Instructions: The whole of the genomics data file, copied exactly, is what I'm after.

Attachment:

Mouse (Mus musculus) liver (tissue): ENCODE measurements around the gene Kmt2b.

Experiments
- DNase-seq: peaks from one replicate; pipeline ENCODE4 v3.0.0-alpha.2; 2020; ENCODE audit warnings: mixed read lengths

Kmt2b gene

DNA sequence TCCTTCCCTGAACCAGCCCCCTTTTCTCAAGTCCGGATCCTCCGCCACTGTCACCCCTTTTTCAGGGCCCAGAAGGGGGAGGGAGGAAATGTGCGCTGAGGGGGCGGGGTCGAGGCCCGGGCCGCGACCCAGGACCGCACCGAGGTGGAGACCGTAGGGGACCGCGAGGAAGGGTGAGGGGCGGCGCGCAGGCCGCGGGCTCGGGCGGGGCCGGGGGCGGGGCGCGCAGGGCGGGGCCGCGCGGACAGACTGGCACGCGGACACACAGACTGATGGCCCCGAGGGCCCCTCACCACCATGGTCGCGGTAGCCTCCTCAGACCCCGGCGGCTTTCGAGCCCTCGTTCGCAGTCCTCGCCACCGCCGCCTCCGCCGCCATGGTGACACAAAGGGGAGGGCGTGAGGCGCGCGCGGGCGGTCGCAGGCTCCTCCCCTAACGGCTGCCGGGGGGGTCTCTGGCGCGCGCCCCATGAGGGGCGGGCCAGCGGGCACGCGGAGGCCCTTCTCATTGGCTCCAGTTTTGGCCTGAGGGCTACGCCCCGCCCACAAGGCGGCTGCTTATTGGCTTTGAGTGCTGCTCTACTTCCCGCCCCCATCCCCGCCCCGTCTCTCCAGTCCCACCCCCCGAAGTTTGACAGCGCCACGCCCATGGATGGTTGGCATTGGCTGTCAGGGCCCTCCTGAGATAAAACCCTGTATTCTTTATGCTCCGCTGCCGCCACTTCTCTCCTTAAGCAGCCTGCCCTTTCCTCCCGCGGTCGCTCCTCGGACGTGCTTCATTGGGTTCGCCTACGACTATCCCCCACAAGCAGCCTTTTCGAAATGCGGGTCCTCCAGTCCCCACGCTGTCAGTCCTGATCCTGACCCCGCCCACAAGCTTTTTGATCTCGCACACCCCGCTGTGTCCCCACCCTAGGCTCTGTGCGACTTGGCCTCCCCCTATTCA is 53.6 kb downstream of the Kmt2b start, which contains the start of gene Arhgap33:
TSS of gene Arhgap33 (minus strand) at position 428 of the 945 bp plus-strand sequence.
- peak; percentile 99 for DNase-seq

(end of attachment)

Mouse (Mus musculus) liver (tissue): ENCODE measurements around the gene Kmt2b.

Experiments
- DNase-seq: peaks from one replicate; pipeline ENCODE4 v3.0.0-alpha.2; 2020; ENCODE audit warnings: mixed read lengths

Kmt2b gene

DNA sequence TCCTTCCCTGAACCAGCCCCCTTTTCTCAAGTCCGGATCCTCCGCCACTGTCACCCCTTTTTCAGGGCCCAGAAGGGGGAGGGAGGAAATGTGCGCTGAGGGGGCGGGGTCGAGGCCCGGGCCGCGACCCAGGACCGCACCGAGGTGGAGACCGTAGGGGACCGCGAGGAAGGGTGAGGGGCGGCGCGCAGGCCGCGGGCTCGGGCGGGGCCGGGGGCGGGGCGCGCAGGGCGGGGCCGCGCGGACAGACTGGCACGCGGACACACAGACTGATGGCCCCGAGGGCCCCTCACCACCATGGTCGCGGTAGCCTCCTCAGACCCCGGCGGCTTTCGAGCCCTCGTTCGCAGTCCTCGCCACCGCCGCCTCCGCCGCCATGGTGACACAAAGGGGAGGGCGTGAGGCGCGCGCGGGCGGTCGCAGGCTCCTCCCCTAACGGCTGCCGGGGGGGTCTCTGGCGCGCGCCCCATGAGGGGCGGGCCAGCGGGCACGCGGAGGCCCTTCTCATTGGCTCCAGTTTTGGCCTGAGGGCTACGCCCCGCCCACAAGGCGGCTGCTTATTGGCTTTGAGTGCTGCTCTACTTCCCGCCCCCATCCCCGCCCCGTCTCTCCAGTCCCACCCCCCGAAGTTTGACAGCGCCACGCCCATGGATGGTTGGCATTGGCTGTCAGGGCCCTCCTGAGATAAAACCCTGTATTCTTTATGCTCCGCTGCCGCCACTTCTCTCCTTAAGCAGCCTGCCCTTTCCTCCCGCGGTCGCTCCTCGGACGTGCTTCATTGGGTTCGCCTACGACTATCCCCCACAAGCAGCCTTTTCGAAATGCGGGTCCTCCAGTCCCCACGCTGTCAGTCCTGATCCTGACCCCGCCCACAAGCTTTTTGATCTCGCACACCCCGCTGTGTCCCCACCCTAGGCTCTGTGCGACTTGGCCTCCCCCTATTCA is 53.6 kb downstream of the Kmt2b start, which contains the start of gene Arhgap33:
TSS of gene Arhgap33 (minus strand) at position 428 of the 945 bp plus-strand sequence.
- peak; percentile 99 for DNase-seq